The digital world has been transforming the business landscape for the past twenty years. Companies must transform if they want to stay relevant. But how can you stay on top of the wave, ready for the changing winds, in a world full of agile startups?
1995: The first wave of digital transformation
The web 1.0: before broadband, before mobile, the first experiments into e-commerce started around this time. Many went up in flames when the dotcom bubble burst. Do you remember Boo.com? It was a high-fashion e-commerce website that managed to spend more than $70 million in ambitious expansion plans - before the company was even launched, before selling a single item. Once they finally went live, they realized the site was too heavy to load for 98% of their target customers. They famously went bust few years later. Enter entrepreneur and academic Steve Blank. His teachings on lean startup in the 1990s in Silicon Valley, provided the foundation for a new wave of companies. The lean startup approach centers on agility, on staying fresh in the age of continuous innovation. At the same time, to avoid making the same mistakes as the early dotcoms, it requires clear revenue goals from day one, continuous interactions with customers during product development, and scaling only once revenue is pouring in.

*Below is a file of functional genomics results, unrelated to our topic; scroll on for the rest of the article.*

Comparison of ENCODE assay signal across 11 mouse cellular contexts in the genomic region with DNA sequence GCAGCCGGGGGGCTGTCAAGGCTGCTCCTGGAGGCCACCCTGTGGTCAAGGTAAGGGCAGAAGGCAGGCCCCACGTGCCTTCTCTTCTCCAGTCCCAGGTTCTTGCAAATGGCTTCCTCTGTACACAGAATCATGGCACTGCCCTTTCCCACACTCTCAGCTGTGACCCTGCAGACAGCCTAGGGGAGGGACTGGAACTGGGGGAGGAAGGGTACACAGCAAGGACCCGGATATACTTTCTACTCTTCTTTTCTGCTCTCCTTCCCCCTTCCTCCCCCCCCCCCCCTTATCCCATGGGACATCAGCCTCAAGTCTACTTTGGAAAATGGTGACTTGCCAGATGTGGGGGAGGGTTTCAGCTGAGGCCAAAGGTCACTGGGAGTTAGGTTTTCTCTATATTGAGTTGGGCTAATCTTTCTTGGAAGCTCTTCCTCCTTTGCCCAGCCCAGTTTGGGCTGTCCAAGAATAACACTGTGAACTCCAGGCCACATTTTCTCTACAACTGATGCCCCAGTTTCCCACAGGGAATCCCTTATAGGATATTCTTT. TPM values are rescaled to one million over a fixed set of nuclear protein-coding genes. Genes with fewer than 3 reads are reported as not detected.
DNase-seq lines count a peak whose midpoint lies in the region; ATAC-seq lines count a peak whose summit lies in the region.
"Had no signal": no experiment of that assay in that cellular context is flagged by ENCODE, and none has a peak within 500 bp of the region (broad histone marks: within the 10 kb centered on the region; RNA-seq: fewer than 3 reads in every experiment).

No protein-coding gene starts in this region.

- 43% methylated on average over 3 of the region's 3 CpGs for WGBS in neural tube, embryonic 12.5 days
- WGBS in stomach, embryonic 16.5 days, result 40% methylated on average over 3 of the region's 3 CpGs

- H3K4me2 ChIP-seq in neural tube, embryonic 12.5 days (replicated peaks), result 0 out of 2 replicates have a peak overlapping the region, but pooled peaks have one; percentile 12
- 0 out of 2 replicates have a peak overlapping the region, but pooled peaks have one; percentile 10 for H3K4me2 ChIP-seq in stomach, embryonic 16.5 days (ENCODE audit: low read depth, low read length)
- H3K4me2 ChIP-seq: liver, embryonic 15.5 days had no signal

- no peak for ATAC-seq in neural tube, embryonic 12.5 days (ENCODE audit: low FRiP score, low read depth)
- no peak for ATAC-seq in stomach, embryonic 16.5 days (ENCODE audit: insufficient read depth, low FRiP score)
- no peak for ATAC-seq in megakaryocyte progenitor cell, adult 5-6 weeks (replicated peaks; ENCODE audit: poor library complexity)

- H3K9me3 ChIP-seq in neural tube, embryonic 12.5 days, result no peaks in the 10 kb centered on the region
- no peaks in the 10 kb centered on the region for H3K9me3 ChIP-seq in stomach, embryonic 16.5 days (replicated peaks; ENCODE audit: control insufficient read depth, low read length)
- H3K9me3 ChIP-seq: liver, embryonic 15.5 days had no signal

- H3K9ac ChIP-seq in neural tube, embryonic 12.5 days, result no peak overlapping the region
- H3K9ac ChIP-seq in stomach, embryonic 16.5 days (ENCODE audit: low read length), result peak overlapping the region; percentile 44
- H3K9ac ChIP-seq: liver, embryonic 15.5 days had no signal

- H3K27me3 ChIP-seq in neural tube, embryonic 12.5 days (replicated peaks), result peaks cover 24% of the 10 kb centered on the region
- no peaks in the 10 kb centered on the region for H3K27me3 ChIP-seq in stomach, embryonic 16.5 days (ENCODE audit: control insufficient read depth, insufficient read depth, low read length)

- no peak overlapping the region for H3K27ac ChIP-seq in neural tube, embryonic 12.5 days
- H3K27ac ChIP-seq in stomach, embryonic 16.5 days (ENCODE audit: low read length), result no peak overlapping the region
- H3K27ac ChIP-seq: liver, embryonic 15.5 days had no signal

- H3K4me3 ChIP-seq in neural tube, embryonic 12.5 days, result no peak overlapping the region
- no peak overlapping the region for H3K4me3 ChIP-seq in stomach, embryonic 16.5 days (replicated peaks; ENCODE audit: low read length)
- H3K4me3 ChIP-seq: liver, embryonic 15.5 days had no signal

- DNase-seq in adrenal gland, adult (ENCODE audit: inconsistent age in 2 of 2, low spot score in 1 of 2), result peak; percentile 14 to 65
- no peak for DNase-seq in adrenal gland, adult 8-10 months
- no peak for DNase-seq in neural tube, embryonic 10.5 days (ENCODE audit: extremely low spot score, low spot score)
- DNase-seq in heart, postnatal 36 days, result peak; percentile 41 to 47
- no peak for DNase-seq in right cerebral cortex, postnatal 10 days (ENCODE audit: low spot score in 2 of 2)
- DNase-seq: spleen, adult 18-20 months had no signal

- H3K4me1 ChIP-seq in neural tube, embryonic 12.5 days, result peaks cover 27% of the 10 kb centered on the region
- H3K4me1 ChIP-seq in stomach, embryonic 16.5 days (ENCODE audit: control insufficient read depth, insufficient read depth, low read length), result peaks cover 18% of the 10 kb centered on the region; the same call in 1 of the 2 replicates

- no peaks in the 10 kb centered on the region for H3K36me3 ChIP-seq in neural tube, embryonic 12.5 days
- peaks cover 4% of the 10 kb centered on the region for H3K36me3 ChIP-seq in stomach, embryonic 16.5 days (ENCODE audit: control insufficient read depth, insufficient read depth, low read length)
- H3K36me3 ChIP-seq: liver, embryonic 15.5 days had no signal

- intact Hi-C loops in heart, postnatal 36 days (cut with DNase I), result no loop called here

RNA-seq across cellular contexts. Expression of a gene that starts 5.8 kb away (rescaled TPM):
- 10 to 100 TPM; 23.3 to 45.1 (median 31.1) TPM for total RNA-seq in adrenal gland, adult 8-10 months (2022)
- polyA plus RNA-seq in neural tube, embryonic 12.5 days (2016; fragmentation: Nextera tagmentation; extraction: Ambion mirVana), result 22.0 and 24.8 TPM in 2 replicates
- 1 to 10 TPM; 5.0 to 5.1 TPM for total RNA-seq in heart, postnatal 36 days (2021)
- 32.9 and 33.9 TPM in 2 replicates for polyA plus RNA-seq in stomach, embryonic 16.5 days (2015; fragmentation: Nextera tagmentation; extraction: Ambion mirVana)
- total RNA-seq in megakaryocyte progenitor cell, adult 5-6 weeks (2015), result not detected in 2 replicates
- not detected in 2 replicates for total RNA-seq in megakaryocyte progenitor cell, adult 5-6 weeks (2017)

2005: The second wave of digital transformation
Digital transformation is now happening very quickly both ways: companies that started as physical are now becoming digital; at the same time, a growing number of companies that started out as digital are opening up physical shops.
From physical to digital and back
The two formats are very different, yet in many ways they could be seen as complementary. Physical companies focus on product and services, while digital ones mainly concentrate on bringing solutions through software. Physical companies’ value derives from their assets and brand equity. They function through decade-old models, and they have an establishment network covering procurement, distribution, manufacturing, sales and marketing. Digital companies, on the other hands, use data rather than people to drive the business. They are agile and can quickly adapt their value proposition based on customer insights. They run on a new business model.
Changing, but not disrupting